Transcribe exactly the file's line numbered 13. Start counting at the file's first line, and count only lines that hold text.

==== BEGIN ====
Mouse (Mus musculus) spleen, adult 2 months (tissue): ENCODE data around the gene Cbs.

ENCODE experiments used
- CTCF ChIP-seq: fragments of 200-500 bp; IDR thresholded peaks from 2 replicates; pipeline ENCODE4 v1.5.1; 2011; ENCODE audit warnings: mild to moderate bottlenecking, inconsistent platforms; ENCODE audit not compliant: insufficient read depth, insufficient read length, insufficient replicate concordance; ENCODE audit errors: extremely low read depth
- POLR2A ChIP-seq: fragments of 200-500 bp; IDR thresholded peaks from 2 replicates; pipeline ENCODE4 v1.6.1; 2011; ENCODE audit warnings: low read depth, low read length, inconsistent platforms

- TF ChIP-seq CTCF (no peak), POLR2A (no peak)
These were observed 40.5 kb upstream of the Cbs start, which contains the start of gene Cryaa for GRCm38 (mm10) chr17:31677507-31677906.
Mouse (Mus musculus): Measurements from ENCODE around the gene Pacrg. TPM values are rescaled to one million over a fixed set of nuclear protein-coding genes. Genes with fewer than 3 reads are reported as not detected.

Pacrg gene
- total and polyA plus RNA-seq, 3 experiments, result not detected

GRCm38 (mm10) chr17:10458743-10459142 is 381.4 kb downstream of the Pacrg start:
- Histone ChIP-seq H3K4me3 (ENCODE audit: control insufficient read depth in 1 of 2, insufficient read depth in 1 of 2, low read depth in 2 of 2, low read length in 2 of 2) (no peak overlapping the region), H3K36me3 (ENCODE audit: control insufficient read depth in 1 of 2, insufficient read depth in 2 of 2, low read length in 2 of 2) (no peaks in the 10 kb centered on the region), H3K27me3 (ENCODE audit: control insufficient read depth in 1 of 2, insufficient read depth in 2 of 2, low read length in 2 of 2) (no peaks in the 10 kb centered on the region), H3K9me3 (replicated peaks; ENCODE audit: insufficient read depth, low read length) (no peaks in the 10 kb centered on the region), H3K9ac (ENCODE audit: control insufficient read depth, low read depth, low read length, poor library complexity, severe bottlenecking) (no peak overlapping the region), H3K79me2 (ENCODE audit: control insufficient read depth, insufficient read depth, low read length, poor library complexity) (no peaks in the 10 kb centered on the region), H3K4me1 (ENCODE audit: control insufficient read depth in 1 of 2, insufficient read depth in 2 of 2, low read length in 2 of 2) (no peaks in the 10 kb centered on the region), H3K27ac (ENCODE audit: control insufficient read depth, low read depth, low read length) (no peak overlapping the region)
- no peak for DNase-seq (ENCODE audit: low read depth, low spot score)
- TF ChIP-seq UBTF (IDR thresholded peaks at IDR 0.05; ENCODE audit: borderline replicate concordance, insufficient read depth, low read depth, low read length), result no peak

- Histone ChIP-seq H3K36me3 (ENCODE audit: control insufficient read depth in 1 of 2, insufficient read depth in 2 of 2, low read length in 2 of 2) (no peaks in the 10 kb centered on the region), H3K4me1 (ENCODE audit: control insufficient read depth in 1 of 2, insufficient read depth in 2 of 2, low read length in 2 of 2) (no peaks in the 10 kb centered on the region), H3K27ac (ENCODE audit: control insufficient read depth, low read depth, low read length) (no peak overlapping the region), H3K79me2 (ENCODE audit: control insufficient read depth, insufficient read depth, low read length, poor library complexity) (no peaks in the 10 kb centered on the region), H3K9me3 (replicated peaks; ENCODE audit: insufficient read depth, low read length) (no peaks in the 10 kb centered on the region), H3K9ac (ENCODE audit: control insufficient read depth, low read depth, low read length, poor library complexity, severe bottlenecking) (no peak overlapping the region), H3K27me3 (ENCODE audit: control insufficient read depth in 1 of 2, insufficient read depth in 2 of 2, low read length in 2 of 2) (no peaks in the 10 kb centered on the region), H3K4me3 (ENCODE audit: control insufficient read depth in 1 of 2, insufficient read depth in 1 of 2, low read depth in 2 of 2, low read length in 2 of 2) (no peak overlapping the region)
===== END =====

- TF ChIP-seq UBTF (IDR thresholded peaks at IDR 0.05; ENCODE audit: borderline replicate concordance, insufficient read depth, low read depth, low read length), result no peak